It’s February 2nd, which means it’s time for the annual rewatch of my all-time favorite existentialist Bill Murray comedy. Come for the Nietzscheanism, stay for the eminently quotable one-liners (and Michael Shannon’s film debut!).
It’s 6 degrees Fahrenheit in Michigan this morning. This isn’t an “it’s cold out there every morning” type of morning. It’s cooooooold out there, even by Midwest standards. On frigid mornings like this, winter feels it’s most wintery. It’s easy to feel like winter is never going to end, a sentiment Phil Connors can relate to: “You want a prediction about the weather? You’re asking the wrong Phil…it’s going to be cold, it’s going to be dark and it’s going to last you for the rest of your lives.”
I saw Groundhog Day on its release in 1993, and loved it immediately. It was Murray at his Murrayest: sarcastic and wry, with a not-so-thinly veiled contempt for, well, pretty much everyone else. It was, of course, laugh-out-loud funny, but it also had a lot to say about fate and mortality and immortality, themes missing from most Hollywood comedies. What would you do if you could live forever with no consequences? Would it be a blessing or a curse? Would you use that power for personal gain, or to make the world a better place? Can we alter the course of our fate or is everything pre-determined? In the end, Phil realizes that he just needs to be a better person, and he is freed to live his life happily, but not ever after.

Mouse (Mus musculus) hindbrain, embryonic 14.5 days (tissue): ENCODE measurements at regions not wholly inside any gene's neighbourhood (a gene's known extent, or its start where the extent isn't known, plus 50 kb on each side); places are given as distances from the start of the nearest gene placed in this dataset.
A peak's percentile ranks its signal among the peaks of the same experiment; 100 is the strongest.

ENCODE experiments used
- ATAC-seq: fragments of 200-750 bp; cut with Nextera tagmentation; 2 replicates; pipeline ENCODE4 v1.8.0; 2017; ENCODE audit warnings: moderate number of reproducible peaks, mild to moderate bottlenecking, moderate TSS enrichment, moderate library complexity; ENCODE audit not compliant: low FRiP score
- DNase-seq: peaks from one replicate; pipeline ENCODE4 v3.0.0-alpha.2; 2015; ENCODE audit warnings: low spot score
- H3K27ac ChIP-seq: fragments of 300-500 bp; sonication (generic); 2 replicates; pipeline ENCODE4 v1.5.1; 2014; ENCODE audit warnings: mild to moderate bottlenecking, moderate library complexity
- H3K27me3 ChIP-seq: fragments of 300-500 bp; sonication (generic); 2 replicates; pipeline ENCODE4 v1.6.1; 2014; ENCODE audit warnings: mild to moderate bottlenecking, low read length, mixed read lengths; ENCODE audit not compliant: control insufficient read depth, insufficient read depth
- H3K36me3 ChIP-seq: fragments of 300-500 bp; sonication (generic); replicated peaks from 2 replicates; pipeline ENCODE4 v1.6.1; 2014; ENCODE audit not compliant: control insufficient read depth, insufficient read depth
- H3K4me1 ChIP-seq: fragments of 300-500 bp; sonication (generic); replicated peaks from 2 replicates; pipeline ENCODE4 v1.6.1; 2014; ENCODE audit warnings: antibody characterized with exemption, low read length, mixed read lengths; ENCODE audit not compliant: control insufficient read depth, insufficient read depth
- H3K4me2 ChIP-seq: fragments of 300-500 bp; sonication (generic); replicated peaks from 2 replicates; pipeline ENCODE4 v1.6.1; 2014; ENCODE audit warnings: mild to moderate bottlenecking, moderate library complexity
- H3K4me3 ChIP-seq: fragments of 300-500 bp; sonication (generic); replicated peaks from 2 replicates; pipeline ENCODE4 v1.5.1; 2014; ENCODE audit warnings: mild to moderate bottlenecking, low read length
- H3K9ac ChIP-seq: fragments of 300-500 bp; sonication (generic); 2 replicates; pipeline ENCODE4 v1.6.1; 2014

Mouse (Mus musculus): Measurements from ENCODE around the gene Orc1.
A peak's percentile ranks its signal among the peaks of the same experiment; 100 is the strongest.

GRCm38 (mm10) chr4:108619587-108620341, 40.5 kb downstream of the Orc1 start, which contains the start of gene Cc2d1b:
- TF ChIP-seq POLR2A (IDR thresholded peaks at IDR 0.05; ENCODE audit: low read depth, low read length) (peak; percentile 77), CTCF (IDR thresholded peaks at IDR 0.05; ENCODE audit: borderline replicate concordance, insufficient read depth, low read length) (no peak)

Groundhog Day is not a perfect movie (Andie MacDowell is lovely, but one wonders what the role of Rita could have been in the hands of a better actress) but it’s awfully close. It’s ranked 34th on AFI’s list of the best American comedies, and deservedly so. At almost thirty years old, and almost thirty watches, it is at least as funny and meaningful as it ever was.
Now, about that Michael Shannon debut….